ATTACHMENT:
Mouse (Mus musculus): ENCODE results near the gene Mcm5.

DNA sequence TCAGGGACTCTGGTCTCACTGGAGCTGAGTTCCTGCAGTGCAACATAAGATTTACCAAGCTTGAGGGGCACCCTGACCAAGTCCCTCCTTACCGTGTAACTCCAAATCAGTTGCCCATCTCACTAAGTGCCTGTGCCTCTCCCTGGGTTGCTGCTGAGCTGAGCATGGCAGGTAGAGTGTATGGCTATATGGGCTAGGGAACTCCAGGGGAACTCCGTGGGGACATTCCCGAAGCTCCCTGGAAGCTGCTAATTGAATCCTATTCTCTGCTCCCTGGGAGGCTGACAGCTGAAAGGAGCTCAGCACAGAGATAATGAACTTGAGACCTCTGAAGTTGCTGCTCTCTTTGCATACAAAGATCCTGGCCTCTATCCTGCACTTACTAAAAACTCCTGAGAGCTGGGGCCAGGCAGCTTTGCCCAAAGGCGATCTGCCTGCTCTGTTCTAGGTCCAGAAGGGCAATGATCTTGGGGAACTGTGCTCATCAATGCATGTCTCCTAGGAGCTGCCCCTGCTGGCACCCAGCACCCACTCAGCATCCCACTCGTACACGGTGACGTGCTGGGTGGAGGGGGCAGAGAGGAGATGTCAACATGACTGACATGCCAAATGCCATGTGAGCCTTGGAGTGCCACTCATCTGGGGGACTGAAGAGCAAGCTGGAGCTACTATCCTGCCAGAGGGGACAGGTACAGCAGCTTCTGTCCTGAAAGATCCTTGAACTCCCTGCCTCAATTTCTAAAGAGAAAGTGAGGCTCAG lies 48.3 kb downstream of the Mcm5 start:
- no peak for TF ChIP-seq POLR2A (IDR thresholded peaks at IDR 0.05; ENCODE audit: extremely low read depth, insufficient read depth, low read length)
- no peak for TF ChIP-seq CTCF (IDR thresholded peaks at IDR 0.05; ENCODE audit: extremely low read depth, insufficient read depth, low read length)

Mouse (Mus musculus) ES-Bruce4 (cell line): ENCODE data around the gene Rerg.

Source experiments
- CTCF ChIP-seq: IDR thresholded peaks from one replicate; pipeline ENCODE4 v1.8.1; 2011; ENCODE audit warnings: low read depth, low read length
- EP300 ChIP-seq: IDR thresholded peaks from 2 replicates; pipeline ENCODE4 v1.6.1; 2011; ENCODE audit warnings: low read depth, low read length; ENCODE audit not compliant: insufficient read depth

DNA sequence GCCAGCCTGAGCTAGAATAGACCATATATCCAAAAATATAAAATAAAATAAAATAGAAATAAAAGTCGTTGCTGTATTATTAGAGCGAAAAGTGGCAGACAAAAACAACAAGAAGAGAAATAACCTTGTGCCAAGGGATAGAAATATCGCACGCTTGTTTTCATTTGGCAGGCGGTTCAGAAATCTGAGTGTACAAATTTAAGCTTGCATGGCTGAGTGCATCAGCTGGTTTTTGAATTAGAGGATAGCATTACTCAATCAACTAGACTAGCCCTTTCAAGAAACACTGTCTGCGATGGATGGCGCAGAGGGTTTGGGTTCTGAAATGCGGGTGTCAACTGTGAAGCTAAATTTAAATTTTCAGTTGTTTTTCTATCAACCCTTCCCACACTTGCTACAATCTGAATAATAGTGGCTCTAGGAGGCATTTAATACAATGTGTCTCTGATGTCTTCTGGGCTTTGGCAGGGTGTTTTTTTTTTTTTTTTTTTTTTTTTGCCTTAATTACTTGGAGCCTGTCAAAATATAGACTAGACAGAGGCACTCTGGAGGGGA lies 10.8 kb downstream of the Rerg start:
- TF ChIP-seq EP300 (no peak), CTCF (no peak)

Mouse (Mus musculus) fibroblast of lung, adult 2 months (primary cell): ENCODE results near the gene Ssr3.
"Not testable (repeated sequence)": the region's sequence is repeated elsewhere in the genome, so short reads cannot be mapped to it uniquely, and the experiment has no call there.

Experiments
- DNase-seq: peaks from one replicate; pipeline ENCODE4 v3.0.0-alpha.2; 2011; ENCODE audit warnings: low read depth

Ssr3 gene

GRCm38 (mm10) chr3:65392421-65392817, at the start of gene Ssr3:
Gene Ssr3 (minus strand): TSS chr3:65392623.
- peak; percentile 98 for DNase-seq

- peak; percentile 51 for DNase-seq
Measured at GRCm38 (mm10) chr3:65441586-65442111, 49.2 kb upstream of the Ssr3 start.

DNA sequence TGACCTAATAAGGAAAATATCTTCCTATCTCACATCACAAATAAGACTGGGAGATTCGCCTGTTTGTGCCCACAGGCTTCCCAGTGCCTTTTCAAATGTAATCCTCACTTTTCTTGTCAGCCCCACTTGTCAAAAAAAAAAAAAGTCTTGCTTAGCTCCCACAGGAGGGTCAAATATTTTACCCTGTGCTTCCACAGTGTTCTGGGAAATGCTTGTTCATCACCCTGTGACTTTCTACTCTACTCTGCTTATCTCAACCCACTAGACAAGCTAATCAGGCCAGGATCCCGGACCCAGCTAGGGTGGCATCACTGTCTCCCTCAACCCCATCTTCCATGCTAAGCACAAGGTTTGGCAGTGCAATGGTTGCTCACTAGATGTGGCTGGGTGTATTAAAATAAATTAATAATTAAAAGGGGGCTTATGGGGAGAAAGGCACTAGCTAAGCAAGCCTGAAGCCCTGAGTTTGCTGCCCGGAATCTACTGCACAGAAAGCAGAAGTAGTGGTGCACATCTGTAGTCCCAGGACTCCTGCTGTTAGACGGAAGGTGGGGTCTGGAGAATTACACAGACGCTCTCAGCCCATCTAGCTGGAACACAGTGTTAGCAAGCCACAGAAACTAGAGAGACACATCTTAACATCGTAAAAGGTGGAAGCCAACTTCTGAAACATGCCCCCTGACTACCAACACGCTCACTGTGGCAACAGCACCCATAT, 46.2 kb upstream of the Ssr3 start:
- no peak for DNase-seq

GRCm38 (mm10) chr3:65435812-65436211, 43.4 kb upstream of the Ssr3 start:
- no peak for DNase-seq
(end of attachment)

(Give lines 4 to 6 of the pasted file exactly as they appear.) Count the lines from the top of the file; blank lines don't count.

- no peak for TF ChIP-seq CTCF (IDR thresholded peaks at IDR 0.05; ENCODE audit: extremely low read depth, insufficient read depth, low read length)

Mouse (Mus musculus) ES-Bruce4 (cell line): ENCODE data around the gene Rerg.

Source experiments